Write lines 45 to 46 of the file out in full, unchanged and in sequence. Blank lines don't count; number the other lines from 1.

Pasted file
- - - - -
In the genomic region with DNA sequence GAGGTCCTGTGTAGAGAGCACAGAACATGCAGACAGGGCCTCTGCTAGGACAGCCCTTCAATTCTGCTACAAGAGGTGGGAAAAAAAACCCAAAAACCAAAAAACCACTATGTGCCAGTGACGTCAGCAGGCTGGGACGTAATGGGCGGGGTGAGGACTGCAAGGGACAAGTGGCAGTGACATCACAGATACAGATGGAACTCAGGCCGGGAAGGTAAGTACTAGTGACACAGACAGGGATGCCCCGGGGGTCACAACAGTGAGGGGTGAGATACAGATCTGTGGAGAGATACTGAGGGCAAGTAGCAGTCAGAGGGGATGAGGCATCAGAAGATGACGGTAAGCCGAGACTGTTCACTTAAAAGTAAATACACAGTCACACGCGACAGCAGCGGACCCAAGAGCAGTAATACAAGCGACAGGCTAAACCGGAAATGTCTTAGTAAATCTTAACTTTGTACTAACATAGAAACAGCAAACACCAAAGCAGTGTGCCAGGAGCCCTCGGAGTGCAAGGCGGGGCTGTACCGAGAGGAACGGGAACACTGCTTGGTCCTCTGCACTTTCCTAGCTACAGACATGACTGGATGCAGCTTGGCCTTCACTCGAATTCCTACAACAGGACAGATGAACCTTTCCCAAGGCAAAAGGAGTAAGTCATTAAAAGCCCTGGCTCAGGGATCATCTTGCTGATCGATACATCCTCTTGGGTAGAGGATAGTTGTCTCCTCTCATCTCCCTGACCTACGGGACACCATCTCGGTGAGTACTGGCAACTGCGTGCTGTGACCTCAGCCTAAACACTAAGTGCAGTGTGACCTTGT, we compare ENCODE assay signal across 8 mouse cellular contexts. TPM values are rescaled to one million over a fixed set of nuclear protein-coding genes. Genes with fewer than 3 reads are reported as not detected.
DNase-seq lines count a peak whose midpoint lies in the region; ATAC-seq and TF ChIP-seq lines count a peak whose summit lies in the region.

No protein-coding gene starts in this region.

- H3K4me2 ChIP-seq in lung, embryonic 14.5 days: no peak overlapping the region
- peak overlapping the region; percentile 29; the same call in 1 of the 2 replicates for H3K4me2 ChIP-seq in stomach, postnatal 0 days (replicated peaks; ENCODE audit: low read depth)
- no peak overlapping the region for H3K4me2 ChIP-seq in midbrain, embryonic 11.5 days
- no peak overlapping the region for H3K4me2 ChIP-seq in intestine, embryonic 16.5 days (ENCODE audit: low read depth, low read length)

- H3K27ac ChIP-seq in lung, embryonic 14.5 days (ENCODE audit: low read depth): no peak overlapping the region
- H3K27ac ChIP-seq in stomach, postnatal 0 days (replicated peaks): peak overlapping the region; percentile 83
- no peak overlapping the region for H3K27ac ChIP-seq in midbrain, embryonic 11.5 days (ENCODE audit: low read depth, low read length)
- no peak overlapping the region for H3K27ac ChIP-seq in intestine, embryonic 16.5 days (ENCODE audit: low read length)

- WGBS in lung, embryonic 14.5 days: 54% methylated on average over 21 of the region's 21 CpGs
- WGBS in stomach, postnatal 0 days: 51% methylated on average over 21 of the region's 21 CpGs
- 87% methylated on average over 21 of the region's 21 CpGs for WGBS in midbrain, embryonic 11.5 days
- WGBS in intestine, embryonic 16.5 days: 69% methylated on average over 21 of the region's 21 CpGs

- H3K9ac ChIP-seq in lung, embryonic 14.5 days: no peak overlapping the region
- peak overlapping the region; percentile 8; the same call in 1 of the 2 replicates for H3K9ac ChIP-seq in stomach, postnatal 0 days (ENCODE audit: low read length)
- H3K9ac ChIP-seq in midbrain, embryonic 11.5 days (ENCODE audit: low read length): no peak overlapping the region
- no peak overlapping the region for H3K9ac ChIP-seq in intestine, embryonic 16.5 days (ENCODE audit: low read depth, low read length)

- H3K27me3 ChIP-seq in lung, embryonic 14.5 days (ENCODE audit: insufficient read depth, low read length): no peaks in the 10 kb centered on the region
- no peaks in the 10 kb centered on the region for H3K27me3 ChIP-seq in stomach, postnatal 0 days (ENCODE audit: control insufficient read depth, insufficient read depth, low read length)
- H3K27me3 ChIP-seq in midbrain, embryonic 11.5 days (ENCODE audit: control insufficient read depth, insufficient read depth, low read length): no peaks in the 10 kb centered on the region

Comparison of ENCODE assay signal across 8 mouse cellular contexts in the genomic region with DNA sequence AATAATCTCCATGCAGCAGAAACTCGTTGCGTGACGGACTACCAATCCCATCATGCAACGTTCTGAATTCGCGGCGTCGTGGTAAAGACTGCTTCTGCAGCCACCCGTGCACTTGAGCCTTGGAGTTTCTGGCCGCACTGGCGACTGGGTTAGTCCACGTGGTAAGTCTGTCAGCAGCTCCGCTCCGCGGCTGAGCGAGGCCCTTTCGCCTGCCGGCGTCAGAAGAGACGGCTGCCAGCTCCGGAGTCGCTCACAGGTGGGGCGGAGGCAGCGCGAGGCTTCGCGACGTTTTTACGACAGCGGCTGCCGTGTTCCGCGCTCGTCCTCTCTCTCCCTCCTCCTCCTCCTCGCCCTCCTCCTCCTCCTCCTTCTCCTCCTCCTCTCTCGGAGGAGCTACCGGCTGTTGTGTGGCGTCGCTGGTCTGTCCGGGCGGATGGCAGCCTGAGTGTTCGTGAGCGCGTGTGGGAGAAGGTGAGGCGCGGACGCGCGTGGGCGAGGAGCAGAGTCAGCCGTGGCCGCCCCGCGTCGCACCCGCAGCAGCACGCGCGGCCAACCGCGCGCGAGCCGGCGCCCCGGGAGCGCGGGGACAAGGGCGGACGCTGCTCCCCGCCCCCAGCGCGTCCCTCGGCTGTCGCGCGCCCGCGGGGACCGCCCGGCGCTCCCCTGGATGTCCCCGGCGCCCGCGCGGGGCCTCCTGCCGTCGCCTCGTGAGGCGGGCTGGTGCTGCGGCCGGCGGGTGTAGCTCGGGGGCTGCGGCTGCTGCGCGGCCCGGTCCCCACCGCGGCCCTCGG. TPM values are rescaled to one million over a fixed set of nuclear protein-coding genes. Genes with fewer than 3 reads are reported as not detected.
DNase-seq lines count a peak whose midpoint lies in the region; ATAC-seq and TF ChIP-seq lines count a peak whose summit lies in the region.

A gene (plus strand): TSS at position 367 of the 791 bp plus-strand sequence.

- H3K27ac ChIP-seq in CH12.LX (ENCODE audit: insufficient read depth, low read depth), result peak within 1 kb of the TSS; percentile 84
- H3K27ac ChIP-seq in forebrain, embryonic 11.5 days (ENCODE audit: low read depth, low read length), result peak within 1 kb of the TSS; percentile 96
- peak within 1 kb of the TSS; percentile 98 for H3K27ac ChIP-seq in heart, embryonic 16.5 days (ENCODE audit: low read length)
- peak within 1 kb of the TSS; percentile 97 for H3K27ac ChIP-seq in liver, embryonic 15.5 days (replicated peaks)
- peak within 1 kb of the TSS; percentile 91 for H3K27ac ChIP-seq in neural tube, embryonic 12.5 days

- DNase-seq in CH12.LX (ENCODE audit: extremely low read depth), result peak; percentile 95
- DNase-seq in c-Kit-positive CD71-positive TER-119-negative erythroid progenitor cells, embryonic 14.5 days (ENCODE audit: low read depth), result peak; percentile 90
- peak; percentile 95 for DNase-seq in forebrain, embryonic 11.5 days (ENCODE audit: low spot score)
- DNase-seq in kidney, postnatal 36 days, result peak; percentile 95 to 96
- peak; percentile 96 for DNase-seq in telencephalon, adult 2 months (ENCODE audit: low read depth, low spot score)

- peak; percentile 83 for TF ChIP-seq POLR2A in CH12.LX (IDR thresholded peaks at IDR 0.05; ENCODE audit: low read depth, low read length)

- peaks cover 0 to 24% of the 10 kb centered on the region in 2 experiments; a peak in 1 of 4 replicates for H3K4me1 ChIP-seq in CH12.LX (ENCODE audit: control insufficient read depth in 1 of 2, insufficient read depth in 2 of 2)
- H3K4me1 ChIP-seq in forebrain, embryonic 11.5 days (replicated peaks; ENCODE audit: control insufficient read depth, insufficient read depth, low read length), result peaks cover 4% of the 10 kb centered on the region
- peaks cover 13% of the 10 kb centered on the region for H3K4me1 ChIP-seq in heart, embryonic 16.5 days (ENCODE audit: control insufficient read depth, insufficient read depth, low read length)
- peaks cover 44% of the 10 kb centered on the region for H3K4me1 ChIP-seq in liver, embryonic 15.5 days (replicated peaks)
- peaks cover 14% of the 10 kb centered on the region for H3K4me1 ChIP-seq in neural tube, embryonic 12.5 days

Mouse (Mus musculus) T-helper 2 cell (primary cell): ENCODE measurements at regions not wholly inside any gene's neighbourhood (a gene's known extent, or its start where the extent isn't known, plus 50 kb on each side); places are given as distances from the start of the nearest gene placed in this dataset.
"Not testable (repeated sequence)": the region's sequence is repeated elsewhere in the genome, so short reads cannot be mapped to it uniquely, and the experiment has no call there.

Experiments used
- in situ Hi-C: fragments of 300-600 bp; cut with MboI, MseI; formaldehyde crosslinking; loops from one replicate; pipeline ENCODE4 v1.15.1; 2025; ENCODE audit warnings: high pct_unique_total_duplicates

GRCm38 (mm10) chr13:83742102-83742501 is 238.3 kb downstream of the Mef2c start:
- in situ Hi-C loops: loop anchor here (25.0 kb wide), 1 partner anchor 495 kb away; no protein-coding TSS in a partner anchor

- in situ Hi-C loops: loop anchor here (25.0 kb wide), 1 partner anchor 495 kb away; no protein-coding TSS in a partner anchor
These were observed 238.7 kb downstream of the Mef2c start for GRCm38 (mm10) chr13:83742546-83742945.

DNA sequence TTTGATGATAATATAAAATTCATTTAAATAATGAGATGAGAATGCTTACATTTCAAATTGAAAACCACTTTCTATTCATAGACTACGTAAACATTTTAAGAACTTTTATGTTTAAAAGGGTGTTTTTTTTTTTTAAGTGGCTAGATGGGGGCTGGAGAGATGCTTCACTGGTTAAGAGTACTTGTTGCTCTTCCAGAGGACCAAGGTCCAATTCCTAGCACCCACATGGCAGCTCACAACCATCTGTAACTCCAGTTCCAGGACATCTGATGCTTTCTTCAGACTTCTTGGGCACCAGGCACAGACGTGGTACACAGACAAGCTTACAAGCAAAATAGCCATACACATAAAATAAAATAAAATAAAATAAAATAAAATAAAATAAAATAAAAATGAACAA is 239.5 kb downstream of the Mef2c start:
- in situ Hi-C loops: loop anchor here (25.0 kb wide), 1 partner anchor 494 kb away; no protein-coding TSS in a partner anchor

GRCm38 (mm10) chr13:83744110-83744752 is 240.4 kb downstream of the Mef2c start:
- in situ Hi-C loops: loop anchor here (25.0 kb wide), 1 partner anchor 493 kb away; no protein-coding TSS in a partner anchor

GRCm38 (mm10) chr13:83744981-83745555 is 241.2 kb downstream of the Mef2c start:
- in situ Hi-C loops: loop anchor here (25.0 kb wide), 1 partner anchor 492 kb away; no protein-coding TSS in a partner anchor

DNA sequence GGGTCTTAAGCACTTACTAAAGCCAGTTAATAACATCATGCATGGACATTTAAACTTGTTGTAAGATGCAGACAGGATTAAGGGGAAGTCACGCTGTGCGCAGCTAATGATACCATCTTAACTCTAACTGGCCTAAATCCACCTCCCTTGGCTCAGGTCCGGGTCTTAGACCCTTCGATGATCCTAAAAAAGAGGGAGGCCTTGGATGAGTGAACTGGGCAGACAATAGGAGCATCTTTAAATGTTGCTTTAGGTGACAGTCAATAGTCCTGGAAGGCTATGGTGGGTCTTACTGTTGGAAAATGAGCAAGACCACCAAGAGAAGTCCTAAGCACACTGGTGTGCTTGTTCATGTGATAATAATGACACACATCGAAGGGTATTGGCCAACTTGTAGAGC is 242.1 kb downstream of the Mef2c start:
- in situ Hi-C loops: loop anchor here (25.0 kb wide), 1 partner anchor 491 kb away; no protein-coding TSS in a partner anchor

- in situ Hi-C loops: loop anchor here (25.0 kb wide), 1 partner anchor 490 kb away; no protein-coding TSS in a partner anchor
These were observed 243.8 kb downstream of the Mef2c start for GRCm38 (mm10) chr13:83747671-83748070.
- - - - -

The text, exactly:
- in situ Hi-C: fragments of 300-600 bp; cut with MboI, MseI; formaldehyde crosslinking; loops from one replicate; pipeline ENCODE4 v1.15.1; 2025; ENCODE audit warnings: high pct_unique_total_duplicates

GRCm38 (mm10) chr13:83742102-83742501 is 238.3 kb downstream of the Mef2c start: